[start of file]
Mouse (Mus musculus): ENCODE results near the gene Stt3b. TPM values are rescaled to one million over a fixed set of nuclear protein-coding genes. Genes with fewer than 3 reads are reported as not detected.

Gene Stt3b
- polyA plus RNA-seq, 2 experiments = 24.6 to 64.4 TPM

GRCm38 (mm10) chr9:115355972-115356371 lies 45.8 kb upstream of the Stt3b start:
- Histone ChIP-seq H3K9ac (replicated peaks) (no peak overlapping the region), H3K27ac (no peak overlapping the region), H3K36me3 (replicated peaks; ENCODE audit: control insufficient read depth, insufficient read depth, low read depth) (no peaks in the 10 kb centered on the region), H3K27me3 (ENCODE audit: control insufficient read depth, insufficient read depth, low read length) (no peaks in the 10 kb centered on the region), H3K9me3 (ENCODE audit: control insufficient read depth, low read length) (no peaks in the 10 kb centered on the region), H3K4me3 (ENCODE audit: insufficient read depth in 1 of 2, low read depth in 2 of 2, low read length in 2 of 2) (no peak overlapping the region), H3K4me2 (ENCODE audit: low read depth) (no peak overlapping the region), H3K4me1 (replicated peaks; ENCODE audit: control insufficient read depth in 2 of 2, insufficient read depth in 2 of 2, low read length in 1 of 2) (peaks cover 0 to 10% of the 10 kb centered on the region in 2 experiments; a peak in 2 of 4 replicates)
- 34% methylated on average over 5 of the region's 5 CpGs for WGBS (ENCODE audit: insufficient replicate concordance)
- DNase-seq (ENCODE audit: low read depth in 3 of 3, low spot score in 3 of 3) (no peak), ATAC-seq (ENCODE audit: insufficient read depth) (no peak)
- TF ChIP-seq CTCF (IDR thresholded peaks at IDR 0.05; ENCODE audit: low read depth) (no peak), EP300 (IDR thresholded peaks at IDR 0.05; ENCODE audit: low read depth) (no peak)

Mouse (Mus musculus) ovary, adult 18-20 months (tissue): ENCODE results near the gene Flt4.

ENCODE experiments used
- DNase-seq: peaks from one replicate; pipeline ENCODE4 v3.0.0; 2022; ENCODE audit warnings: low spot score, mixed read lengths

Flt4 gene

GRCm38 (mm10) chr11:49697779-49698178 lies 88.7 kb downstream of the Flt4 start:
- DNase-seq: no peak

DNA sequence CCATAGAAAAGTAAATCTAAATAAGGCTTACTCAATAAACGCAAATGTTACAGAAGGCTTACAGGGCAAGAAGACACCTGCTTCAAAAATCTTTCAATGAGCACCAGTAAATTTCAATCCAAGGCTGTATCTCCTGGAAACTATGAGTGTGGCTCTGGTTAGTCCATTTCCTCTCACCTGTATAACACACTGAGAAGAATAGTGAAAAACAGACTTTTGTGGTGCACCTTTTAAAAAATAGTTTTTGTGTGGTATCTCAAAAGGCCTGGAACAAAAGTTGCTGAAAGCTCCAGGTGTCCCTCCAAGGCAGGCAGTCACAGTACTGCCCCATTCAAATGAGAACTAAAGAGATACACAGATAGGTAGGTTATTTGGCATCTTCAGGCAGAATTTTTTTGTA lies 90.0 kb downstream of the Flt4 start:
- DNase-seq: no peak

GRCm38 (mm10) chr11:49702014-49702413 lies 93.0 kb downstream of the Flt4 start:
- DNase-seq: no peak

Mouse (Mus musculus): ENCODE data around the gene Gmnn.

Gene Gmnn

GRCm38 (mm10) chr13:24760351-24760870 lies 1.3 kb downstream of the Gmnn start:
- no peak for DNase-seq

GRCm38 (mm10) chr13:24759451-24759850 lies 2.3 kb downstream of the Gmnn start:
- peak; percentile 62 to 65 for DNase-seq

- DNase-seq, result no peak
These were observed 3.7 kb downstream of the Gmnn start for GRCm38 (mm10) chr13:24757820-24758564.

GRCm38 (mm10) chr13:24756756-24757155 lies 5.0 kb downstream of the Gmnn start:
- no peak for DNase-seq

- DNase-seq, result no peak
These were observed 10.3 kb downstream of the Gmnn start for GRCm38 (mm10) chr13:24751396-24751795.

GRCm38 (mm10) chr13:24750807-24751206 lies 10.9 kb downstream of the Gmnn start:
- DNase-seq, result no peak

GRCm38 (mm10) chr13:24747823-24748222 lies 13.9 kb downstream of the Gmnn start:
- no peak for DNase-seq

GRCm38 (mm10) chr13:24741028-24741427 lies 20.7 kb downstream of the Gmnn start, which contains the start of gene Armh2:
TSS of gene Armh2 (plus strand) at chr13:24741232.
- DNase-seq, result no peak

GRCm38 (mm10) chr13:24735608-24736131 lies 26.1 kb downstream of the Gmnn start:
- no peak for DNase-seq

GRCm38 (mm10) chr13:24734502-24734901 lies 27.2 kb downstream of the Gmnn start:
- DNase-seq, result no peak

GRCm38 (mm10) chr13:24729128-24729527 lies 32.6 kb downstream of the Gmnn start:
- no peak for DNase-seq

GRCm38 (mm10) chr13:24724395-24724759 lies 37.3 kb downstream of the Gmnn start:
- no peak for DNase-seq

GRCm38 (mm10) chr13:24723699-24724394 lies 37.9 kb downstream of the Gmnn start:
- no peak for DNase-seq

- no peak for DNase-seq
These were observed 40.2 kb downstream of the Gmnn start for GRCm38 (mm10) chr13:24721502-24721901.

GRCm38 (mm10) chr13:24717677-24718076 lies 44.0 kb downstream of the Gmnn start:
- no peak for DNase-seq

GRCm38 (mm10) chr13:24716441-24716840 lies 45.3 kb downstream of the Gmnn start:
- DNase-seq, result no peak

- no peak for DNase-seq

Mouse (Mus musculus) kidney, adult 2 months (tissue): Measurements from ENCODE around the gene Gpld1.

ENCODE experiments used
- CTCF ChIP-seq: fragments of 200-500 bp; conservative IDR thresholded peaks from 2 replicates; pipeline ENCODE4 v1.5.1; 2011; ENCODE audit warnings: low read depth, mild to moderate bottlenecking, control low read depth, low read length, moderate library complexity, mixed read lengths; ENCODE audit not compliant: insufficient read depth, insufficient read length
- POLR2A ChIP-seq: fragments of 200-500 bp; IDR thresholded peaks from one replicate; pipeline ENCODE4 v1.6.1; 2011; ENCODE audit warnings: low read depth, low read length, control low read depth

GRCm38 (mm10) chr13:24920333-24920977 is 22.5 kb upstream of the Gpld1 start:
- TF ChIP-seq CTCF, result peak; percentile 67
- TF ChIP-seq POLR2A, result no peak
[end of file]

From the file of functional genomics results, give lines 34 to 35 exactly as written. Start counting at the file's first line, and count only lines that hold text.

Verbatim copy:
- no peak for DNase-seq

GRCm38 (mm10) chr13:24741028-24741427 lies 20.7 kb downstream of the Gmnn start, which contains the start of gene Armh2: